Officer Brandt sighed. “Your car broke down on your way into town. It’s currently over at the mechanic shop, so unless you want to walk to—where is it you claimed to be headed— oh yeah, Boston, you’re stuck here for at least another day.”

I sucked in a breath as I fought to keep a panic attack at bay. No matter how hard I searched my memory, I couldn’t recall anything that happened after I agreed to follow him. If he was lying, I had no idea. What I did know was that I needed help to get out of there. What also seemed apparent was that help would not come from him.

“Where’s Maude?” I asked, hopeful I could find an ally in the owner.

“I’m sure she’ll be around soon,” he said noncommittally.

Before I could argue, a large woman with gray hair and grayer eyes appeared in the doorway; the look on her face extinguished all hope for an ally.

“You’re cutting it awfully close, Simon,” she said. She approached, her eyes never leaving mine. “We only have a few hours until the harvest moon; usually, we have weeks.”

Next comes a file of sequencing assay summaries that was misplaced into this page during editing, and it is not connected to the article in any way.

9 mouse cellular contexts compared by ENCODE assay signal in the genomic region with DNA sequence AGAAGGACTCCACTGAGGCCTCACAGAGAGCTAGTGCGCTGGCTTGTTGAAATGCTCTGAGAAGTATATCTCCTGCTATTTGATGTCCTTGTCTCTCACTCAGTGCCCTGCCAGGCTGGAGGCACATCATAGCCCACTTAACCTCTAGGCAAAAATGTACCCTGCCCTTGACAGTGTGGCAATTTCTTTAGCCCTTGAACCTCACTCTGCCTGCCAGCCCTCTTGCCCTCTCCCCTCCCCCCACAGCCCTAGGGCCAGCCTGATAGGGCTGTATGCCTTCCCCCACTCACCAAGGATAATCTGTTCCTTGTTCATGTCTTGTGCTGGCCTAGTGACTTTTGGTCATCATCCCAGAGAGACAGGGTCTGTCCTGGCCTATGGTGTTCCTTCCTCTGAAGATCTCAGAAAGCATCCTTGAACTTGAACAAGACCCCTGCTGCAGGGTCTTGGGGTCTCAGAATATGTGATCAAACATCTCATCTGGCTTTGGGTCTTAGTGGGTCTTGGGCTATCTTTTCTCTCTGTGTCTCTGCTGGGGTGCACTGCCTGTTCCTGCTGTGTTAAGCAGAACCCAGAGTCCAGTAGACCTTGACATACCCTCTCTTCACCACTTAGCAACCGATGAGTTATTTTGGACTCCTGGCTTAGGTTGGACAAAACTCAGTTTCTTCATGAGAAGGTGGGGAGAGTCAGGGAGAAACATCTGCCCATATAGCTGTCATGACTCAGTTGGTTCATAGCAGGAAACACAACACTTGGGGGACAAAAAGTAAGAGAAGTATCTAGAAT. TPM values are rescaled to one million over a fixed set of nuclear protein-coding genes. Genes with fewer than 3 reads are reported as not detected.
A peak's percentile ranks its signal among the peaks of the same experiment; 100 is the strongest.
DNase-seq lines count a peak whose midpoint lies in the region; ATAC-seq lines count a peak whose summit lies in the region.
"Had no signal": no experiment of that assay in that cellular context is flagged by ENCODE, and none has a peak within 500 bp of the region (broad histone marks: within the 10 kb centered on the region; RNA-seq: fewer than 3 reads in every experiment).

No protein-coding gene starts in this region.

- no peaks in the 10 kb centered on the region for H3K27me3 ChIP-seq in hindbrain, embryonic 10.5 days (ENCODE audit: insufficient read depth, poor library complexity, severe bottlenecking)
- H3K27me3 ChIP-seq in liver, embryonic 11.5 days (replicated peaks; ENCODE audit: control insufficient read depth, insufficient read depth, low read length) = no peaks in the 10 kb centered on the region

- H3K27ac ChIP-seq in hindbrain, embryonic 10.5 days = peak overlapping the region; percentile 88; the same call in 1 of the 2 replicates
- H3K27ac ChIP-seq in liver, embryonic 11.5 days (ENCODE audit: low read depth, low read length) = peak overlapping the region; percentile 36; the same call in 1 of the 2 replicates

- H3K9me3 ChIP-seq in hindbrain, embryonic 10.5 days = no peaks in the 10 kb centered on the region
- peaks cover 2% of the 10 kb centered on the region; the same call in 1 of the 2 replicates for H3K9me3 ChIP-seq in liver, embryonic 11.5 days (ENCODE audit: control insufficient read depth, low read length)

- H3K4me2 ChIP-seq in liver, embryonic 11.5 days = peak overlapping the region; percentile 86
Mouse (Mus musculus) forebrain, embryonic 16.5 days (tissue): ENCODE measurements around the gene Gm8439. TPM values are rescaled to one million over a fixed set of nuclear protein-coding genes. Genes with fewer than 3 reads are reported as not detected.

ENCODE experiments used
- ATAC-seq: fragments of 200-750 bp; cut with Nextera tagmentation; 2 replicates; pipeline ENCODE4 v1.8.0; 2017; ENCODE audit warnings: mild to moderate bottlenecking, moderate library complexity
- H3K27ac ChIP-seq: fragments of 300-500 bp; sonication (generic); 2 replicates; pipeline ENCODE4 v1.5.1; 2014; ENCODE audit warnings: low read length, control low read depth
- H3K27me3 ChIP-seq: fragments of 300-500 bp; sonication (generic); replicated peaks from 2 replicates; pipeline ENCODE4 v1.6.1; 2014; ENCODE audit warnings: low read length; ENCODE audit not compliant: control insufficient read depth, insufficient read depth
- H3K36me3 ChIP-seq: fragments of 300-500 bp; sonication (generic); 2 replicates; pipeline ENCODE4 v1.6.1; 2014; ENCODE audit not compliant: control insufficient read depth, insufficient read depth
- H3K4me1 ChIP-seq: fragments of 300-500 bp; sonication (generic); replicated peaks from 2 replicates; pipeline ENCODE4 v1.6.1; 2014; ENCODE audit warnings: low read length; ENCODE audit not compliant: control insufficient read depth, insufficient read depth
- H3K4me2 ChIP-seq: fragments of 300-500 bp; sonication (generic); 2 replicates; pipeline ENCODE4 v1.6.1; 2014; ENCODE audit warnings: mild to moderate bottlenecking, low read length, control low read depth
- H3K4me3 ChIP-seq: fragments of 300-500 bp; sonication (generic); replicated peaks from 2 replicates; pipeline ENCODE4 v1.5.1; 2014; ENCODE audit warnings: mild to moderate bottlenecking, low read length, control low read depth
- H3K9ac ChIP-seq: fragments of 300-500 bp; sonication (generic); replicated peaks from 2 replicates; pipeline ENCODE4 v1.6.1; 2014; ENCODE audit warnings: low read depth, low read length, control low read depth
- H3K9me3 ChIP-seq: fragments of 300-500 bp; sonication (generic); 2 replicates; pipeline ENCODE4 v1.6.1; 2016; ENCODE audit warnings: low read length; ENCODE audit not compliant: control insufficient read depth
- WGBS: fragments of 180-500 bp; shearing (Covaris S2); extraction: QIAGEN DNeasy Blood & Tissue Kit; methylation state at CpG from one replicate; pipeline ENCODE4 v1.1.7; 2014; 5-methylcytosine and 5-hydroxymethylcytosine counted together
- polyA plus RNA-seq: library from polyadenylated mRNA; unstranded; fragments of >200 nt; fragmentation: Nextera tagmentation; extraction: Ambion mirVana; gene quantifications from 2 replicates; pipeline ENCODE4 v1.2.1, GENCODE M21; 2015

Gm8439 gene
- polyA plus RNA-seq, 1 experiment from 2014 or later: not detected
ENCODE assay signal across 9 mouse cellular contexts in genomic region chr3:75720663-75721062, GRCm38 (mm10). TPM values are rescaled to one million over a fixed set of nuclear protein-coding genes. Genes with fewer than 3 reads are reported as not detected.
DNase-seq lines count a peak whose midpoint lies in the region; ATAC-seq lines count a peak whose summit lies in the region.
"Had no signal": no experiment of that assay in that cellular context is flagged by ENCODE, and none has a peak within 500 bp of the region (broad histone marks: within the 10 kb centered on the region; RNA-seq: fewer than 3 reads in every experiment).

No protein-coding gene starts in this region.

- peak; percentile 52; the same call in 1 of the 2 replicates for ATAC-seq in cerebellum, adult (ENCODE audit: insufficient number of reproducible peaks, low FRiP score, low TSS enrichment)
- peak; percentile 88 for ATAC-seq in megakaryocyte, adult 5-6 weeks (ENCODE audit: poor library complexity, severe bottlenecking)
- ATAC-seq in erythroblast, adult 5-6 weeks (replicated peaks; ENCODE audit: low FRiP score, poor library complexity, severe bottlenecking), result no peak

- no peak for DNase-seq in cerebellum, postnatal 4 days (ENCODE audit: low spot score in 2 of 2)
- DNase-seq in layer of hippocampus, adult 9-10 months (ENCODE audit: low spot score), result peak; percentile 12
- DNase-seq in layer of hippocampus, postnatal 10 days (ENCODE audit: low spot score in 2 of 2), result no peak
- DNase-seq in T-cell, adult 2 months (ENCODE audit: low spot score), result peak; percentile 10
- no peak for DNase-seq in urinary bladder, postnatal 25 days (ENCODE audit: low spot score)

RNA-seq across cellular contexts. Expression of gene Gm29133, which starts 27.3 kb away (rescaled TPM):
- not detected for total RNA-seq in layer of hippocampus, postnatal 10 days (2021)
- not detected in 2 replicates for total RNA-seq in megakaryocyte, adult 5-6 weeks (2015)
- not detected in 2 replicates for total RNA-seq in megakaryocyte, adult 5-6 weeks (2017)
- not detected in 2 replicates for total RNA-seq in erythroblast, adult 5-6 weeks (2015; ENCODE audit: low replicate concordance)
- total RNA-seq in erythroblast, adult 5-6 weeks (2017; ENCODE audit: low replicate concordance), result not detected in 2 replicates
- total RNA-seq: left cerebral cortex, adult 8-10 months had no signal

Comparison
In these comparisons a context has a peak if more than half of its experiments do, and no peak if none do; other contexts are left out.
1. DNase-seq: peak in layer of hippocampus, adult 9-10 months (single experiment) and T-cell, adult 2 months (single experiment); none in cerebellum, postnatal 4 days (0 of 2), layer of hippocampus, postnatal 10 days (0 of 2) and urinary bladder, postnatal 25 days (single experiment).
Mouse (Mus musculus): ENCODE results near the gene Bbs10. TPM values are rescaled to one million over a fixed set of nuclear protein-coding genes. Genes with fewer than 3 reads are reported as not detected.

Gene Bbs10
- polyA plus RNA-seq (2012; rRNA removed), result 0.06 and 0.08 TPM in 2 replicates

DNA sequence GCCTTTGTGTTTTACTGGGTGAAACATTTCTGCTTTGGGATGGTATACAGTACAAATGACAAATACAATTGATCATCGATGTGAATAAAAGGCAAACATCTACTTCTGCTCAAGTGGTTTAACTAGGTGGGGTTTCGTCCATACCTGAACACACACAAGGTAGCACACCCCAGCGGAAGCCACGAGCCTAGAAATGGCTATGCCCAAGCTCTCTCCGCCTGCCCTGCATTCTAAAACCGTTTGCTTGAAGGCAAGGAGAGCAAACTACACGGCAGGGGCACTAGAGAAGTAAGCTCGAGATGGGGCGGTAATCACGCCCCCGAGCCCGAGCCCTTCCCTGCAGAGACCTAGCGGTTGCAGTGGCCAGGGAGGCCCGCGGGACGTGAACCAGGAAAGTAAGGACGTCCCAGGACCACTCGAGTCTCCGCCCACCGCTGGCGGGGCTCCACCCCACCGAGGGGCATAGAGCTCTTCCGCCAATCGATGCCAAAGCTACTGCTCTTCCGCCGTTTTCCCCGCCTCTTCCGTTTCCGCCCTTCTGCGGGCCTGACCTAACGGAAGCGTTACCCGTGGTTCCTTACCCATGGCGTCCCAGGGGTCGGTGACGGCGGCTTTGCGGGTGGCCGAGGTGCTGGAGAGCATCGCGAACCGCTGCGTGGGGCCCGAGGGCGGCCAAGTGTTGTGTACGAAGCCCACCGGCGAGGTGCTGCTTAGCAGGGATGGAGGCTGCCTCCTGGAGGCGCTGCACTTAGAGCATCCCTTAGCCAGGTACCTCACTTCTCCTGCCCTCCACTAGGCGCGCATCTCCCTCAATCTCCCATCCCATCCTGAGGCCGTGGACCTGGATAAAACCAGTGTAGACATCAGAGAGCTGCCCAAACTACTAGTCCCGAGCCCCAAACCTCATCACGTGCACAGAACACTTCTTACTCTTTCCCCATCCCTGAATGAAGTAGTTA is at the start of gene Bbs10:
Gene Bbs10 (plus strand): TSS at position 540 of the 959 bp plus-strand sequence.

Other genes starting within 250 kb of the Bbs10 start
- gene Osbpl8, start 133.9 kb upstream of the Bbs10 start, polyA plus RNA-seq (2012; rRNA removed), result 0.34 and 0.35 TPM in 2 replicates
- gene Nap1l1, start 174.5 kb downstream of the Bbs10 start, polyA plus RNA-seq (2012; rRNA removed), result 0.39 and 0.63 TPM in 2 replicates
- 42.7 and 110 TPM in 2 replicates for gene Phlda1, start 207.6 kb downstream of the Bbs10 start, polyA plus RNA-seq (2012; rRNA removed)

“I can only do so much,” he shrugged.

Maude continued to study me, her gaze unwavering as I squirmed uncomfortably.

“Fine,” she said, her gaze shifting to Officer Brandt. “Take her to the others and get her ready.” Maude turned to leave. “And Simon,” she called over her shoulder. “Make sure she agrees. We can’t afford another incident.”

“What is she talking about?” I asked. “What incident? What others?”

Officer Brandt stood and held out his hand. “Come with me, and you’ll find out.”

“I don’t want to find out,” I said. I stood so fast I knocked over my chair and almost fell over it in my haste to back away from him. “Look, I just want to go home. Please, let me go home.”

“Samantha,” he said sternly. “You can come willingly or unwillingly, but you will come. The choice is yours.”

Officer Brandt, or Simon as Maude said, was blocking the only path out of the dining room. Since there was no way I could beat him in a fight, my only option was to pretend to go along with whatever he had planned until I could find a way out.